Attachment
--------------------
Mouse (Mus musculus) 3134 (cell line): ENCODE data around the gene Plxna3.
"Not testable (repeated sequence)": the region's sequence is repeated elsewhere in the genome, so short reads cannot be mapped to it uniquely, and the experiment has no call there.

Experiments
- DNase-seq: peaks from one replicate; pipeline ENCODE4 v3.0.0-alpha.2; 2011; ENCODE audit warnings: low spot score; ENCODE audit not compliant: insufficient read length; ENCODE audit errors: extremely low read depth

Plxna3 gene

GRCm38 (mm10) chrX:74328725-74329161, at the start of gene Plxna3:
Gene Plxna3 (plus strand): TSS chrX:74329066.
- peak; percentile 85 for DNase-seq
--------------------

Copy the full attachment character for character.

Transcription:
Mouse (Mus musculus) 3134 (cell line): ENCODE data around the gene Plxna3.
"Not testable (repeated sequence)": the region's sequence is repeated elsewhere in the genome, so short reads cannot be mapped to it uniquely, and the experiment has no call there.

Experiments
- DNase-seq: peaks from one replicate; pipeline ENCODE4 v3.0.0-alpha.2; 2011; ENCODE audit warnings: low spot score; ENCODE audit not compliant: insufficient read length; ENCODE audit errors: extremely low read depth

Plxna3 gene

GRCm38 (mm10) chrX:74328725-74329161, at the start of gene Plxna3:
Gene Plxna3 (plus strand): TSS chrX:74329066.
- peak; percentile 85 for DNase-seq